Findings from research undertaken by scientists based at the University of Delhi was published in the International Journal of Food Science and Technology and indicates that using IE shortenings in place of hydrogenated fats led to a significant decrease in trans fatty acids (TFA).
Often alternatives to hydrogenated fat, in order to provide products that deliver the desired performance in terms of functionality and stability, can cause a substantial increase in the saturated fatty acid (SFA) content of baked goods and other products.
However, the authors note that their project shows that using IE shortening resulted in only a marginal increase in SFA content of the short dough biscuits produced.
Artificial trans fats in the form of partially hydrogenated vegetable oils have been widely used by food manufacturers for a century, but evidence has mounted over the past decade linking the fats with increased risk of heart disease.
They have been shown to increase levels of low-density lipoproteins (LDL, or ‘bad’ cholesterol) and simultaneously lower levels of high-density lipoproteins (HDL, or ‘good’ cholesterol).
The researchers explained that the interesterification process involves the rearrangement of the FA on the glycerol backbone of the fat in the presence of a chemical catalyst or an enzyme.
This technique, continued the research team, modifies the melting and crystallisation behaviour of the fat, thus producing fats with the desirable physical properties but without TFA.
Previous studies have shown that IE was successfully applied in cake shortening production, resulting in a decrease in TFA levels, and the objective of this study was to determine the suitability of IETFS in the production of short dough biscuits, they added.
Short dough biscuits were prepared using the Lawson formulae and two sets of biscuits were produced with the different shortenings, a control which consisted of HS and the other using IETFS in batches of 166 biscuits, said the authors.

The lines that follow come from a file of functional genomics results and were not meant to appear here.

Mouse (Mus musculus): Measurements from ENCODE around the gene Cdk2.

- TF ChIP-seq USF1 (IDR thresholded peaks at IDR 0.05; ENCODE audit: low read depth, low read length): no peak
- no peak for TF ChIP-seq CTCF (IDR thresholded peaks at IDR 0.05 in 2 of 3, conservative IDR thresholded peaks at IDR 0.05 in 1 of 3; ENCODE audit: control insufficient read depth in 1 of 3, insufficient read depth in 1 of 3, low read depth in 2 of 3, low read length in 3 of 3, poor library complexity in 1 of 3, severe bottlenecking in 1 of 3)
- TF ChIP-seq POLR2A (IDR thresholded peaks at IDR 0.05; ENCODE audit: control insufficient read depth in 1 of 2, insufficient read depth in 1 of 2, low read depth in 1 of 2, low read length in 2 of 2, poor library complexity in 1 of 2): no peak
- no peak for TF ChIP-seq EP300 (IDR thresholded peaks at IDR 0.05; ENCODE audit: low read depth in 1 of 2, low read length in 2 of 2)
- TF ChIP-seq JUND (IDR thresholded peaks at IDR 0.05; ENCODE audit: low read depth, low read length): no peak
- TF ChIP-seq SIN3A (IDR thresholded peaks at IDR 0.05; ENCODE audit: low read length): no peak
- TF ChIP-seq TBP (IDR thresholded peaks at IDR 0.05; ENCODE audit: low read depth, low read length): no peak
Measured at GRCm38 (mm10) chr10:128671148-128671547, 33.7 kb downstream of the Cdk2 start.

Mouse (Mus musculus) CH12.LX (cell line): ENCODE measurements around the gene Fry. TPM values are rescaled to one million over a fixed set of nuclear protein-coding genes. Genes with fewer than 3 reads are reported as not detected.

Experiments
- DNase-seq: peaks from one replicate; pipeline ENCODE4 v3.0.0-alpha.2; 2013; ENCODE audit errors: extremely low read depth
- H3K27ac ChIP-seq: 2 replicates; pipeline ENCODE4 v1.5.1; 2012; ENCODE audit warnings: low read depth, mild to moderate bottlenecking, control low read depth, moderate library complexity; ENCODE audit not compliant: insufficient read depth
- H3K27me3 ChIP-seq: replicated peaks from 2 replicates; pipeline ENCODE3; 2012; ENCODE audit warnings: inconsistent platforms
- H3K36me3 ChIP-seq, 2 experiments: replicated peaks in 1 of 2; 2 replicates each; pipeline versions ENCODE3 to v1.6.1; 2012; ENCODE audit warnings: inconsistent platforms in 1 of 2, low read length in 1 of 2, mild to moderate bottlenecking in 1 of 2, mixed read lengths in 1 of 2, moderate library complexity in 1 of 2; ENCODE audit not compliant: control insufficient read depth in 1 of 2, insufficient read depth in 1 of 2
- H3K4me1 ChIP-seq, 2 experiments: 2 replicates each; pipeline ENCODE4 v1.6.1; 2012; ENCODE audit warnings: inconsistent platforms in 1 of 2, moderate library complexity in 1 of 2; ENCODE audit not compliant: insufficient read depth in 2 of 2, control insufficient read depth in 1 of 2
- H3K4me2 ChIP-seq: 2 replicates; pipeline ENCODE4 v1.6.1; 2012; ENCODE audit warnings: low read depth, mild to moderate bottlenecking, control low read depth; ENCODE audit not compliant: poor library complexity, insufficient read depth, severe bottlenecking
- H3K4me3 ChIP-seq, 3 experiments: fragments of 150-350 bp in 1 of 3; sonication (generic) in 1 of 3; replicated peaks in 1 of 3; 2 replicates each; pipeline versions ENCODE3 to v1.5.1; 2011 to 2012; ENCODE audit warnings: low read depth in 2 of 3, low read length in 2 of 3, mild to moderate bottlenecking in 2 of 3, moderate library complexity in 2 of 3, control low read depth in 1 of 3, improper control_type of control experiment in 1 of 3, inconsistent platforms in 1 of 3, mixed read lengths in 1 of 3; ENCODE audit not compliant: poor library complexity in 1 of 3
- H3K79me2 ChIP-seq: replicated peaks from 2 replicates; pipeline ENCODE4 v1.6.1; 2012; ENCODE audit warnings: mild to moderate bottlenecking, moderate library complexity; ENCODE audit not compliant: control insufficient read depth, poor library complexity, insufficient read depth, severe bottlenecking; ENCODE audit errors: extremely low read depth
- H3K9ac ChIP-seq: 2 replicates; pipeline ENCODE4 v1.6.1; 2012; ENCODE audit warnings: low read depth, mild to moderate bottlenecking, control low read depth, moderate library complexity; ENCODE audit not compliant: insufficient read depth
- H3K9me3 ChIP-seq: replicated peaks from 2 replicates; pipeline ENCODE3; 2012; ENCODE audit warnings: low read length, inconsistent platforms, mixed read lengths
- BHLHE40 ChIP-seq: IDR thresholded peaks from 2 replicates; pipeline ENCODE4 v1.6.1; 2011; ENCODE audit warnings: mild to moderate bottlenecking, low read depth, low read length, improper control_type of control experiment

They said that bakery shortening and sugar were creamed for five minutes together with lecithin, BHT and flavour using an electric hand mixer at medium speed, and then refined wheat flour, sodium chloride, sodium bicarbonate, ammonium bicarbonate mixture was incorporated.
A standardised amount of water was added, continued the researchers, and the dough was kneaded for seven minutes, and then divided into smaller portions and filled into the biscuit maker.
They said the biscuits were moulded on to the greased baking tray, baked at 180°C for 25 minutes and cooled for 1 hour at ambient temperature before being packed in 100 g metallised pouches and stored until needed for further analysis.
The physical properties of the baked biscuits measured were height, diameter and hardness, while a sensory panel assessed the products for colour, texture, flavour, appearance and overall acceptability, added the authors.
The researchers said that the results of the sensory analysis revealed that biscuits made with HS were rated lower than trans free biscuits by the panellists on all the attributes, with the findings also demonstrating that the IE shortening had 0.3 per cent trans fat comprising of eliadic and linoeliadic fractions as opposed to HS which had 14 per cent trans fat.
Higher diameter was observed with IETFS as compared to HS. And after eight months of storage, both biscuit types had similar moisture content but the IETFS products had significantly lower hardness by the end of the storage period, said the team.
They explained that biscuits made with HS had higher height owing to their lower shortening effect, which resulted in greater gluten development, while the melting point of hydrogenated fat was found to be 40.2°C and that of IETFS was 38.8°C.
“This could be attributed to higher trans fat content of HS as opposed to 0.3 per cent trans fat in IETFS,” continued the authors.
They added that higher diameter and lesser height resulted in higher spread ratio of biscuits made with IETFS indicating better overall quality.
The team found that the fatty acid fraction of the control biscuits was: saturated fat, 51.6 per cent, trans fat, 14.5 per cent, monounsaturated fat, 28 per cent and polyunsaturated fat, 5.9 per cent, while for the IETFS biscuits it was: saturated fat, 54.8 per cent, trans fat, 0.6 per cent; monounsaturated fat, 38.1 per cent; and polyunsaturated fat, 6.5 per cent.
“The trans fat free biscuits contain negligible amount (0.1 g 100 g of biscuits) of trans fat and as per FDA, in foods containing less than 0.5 g trans fat per serving, the content of trans fat, when declared, shall be expressed as zero,” claim the researchers.
And they concluded that the trans free IE shortening can be used effectively to provide desirable characteristics for baked products such as biscuits.
Source: International Journal of Food Science and Technology
Published online ahead of print
Title: Performance and fatty acid profiling of interesterified trans free bakery shortening in short dough biscuits
Authors: C. Handa, S. Goomer, A. Siddhu